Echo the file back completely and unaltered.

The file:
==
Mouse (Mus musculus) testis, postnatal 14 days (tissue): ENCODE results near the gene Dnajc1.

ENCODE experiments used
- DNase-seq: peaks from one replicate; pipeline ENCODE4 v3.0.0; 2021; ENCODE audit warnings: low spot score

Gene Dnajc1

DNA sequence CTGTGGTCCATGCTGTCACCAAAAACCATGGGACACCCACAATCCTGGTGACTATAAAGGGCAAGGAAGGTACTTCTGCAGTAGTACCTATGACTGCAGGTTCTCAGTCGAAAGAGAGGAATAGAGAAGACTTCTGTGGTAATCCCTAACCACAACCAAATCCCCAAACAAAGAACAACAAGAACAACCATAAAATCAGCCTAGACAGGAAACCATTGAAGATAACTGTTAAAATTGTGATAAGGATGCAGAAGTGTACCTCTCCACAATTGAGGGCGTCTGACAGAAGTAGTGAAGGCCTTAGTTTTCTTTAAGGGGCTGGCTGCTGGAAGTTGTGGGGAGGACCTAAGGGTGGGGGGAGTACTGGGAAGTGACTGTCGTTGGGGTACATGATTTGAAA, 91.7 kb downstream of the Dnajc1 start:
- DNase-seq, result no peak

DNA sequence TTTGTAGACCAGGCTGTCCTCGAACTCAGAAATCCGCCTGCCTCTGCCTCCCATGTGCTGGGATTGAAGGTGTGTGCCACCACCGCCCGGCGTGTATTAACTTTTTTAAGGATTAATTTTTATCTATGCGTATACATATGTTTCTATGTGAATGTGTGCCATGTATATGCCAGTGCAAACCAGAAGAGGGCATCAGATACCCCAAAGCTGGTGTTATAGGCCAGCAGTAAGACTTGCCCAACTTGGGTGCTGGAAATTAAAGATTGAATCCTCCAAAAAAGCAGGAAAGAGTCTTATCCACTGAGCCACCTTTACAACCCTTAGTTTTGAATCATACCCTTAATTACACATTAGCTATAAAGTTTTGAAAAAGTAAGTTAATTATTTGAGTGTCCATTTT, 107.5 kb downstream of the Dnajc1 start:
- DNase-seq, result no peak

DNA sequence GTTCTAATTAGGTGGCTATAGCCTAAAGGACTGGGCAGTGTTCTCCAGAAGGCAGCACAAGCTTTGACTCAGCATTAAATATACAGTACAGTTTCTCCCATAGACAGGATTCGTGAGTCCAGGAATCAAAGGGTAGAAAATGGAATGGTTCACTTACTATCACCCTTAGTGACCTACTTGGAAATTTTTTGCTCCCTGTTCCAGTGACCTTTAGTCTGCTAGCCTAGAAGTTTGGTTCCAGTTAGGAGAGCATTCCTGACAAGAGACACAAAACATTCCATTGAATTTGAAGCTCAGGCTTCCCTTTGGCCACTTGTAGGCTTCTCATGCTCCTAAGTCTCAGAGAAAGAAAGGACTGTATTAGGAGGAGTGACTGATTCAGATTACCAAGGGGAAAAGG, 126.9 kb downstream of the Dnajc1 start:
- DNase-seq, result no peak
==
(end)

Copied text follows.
Mouse (Mus musculus) testis, postnatal 14 days (tissue): ENCODE results near the gene Dnajc1.

ENCODE experiments used
- DNase-seq: peaks from one replicate; pipeline ENCODE4 v3.0.0; 2021; ENCODE audit warnings: low spot score

Gene Dnajc1

DNA sequence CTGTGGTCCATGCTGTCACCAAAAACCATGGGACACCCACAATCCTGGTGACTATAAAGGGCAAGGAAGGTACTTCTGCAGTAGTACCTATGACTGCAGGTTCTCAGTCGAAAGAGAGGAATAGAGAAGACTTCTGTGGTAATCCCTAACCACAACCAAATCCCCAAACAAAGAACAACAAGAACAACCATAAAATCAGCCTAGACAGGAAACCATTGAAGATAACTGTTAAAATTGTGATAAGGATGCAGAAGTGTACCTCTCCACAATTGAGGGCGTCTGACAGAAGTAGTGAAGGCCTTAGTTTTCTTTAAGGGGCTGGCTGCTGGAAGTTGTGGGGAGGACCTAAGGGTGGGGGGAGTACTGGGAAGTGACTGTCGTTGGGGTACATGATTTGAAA, 91.7 kb downstream of the Dnajc1 start:
- DNase-seq, result no peak

DNA sequence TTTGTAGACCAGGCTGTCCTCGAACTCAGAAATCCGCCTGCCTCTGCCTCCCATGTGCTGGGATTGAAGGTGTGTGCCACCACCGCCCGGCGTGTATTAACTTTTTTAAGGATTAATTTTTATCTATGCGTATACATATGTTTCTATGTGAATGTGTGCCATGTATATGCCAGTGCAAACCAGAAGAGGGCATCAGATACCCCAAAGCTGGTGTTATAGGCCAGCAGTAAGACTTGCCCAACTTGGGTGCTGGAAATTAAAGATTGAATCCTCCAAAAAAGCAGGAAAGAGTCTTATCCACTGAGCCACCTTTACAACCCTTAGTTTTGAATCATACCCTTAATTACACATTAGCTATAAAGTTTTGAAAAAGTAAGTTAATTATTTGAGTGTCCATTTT, 107.5 kb downstream of the Dnajc1 start:
- DNase-seq, result no peak

DNA sequence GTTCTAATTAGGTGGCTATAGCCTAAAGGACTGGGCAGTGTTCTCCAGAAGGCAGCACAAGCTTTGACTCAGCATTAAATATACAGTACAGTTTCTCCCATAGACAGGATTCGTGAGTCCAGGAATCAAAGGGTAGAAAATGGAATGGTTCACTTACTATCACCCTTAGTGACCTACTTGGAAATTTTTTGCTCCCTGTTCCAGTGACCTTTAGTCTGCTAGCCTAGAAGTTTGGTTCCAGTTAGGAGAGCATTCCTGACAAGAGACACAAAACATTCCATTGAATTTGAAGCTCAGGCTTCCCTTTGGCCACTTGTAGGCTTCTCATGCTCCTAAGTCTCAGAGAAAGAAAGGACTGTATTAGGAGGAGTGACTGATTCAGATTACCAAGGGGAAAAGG, 126.9 kb downstream of the Dnajc1 start:
- DNase-seq, result no peak